Acidity and alkalinity is measured on the pH scale. pH is a measure of the concentration of hydrogen ions. The acronym pH stands for “potential of hydrogen.” The higher the pH of the liquid, the fewer free hydrogen atom it has. Conversely, the lower the pH, the more free hydrogen atoms it has. One pH unit reflects a tenfold change in ion concentration. For example, there are 10 times as many hydrogen ions availan at a pH of 7 that at 8.2.
The pH scale ranges from 0 to 14. A pH of 7 is neutral and anything above it is alkaline, anything below it is acidic. For example, batter acid is the most acidic with a pH level of 0.3 and lye being the most extreme acidic pH level of 13.3. Natural water ranges in pH from 6.5 to 9.0 depending on the vegetation and soils surrounding the water, season variations and weather, even time of day responses to sunlight. Human activities effect the pH of the water from toxic industrial pollutants.
According to an educational website called Water on the Web, “Pollutants in water can cause it to have high algal and plant growth, as a result of increased temperature or excess nutrients, causing pH levels to rise. Although these small changes in pH are not likely to have a direct impact on aquatic life, they greatly influence the availability and solubility of all chemical forms in the lake and may aggravate nutrient problems. For example, a change in pH may increase the solubility of phosphorus, making it more available for plant growth and resulting in a greater long-term demand for dissolved oxygen.”
Most aquatic plants and animals have adapted to life in water with a specific pH. These animals and plants will die if there are even slight changes in the pH of the water. If the pH is below 4 or above 10 most fish will die. There are few animals that can survive with a pH below 3 or above 11. Living systems are sensitive to changes in pH, therefore, it is no surprise that humans are sensitive to the pH of their water too.
Studies on pH Significance on Health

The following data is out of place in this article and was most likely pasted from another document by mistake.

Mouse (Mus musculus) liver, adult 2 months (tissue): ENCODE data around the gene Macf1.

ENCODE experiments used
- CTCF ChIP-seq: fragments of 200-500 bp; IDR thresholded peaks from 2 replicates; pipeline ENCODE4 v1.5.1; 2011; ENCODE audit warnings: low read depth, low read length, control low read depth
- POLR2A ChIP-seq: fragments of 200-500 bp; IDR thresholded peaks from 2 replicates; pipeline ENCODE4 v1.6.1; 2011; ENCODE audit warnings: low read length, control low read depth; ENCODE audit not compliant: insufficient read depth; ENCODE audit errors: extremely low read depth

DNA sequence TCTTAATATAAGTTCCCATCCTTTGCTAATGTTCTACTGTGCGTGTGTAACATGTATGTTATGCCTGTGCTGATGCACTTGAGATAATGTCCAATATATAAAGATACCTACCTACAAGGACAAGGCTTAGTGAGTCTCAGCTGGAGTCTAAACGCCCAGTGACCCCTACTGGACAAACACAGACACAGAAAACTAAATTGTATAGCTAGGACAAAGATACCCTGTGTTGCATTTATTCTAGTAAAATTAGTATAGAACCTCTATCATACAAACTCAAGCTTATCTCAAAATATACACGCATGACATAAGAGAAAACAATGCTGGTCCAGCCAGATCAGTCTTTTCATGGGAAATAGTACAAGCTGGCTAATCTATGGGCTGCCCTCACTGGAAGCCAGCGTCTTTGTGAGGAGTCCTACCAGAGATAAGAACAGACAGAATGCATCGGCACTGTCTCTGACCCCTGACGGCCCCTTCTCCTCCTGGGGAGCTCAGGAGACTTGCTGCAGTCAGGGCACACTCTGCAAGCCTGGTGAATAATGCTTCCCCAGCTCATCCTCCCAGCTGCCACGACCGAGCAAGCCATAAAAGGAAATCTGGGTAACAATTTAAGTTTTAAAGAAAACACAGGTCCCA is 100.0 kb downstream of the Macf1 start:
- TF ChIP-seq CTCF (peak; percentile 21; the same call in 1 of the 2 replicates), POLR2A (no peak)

Scientific literature indicates that pH is important for nutrition and vitality.
Michigan State University studied greenhouse growth media, which included the pH of that media. It was found to be important for the media pH to be adjusted before planting. It the pH was higher than 6.5, it increased the chances of micronutrient deficiencies. It the pH was less than 5.3, it resulted in calcium and/or manganese toxicity.
Ohio State University Extension Service reported that alkaline water affects a plant’s ability to obtain nutrients from the soil and can alter the pH of the soil over time.
An ecological study conducted in the Netherlands discovered that an influx of alkaline water led to the death of a native plant called Stratiotes aloides L.
Fish that are constantly exposed to alkaline water show signs of stress, which is sometimes fatal. Fish that are in alkaline hard water did not have any adverse side effects. This study was conducted at the University of British Columbia.
Types of Water Available to the Consumer
Here are some basic definitions in terms of water.
Purified Water: physically processed to remove impurities
Distilled Water: boiled and evaporated away from dissolved minerals, then the vapor is condensed
Bottled Water: typically from a spring, or has gone through reverse osmosis before being bottled. However, some brands are bottled tap water that may or may not have gone through additional filtering.
Alkaline Water: has be separated into alkaline and acid fractions using electrolysis, which takes advantage of the naturally occurring electric charges found in the magnesium and calcium ions.
Deionized or Demineralized Water: the mineral ions have been removed through exposure to electrically charged resins that attract and bind to the salts
Hard and Soft Water: Hard water contains an appreciable amount of dissolved minerals; soft water is treated so that they only positively charged ion is sodium.
By Jeanette Smith
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